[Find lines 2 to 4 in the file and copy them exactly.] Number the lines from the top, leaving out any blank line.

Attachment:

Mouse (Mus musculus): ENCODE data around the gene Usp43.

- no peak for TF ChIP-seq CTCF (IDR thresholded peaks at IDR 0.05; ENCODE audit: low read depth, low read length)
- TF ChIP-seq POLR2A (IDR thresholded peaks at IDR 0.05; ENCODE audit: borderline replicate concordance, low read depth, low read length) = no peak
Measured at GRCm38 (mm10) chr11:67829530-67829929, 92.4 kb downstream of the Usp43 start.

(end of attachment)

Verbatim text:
- no peak for TF ChIP-seq CTCF (IDR thresholded peaks at IDR 0.05; ENCODE audit: low read depth, low read length)
- TF ChIP-seq POLR2A (IDR thresholded peaks at IDR 0.05; ENCODE audit: borderline replicate concordance, low read depth, low read length) = no peak
Measured at GRCm38 (mm10) chr11:67829530-67829929, 92.4 kb downstream of the Usp43 start.